The Art of Losing is a gripping debut from Rebecca Connell, a startling novel about betrayal, grief, and the inability to let go in all its psychological and claustrophobic complexity. Haunted by the childhood loss of her mother, Lydia, twenty-three-year old Louise sets out to find the man she believes was responsible for her death. Nicholas is now a middle-aged lecturer, husband and father who has never quite been able to shake off the events of his past. As he and Louise become close and Louise becomes closer still to Nicholas’ wife Naomi and their son, Adam, it becomes clear that Louise will cross any line to discover the truth.
As the narrative switches between the perspectives of Louise and Nicholas, including several flashback scenes that detail his passionate affair with her mother, the story gains momentum and an underlying sense of menace. Connell perceptively captures an illicit affair and its effect on everyone concerned without judgment or obvious overstatement. Sympathy, in fact, shifts back and forth, and the affair itself is not the only relationship that comes under scrutiny. As Louise entangles herself with Nicholas’s family, both stories begin to unravel and the truth, of course, is not what it seems.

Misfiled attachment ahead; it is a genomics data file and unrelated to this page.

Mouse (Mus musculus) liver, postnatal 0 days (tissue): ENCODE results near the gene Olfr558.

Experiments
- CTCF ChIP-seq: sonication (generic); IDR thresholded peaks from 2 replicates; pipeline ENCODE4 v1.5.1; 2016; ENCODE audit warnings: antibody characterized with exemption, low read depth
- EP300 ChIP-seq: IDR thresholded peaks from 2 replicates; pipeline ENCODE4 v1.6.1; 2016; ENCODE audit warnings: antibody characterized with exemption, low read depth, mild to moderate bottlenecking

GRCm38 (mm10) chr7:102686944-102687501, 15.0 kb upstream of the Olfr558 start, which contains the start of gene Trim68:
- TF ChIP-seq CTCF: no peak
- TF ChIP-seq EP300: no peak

It is a character-driven story, and those characters are exceptionally well drawn. Louise is undoubtedly troubled; she takes on her mother’s name and, at one point, fabricates the idea of a sibling. Lydia, despite only appearing in flashbacks and recollections, is a strong character in her own right. She’s a catalyst whose death shapes the lives of those around her. Nicholas is written so engagingly that it becomes difficult not to sympathise with his continued grief despite his infidelity and the repercussions decades later. Naomi too is sympathetic and accorded more than the role of the patient wife. Her grief, whilst better hidden, is just as realistic. Adam and his secure “happy” childhood offer a mirror to Louise’s more fractured and tragic version, and his subsequent confidence highlights Louise’s isolation and compulsion to punish Nicholas.
A meditation on loss and obsession from two perspectives, The Art of Losing is.a complex tale that’s effortlessly told, thrilling and intelligent.
Sarah Baker blogs at www.whatsarahreads.wordpress.com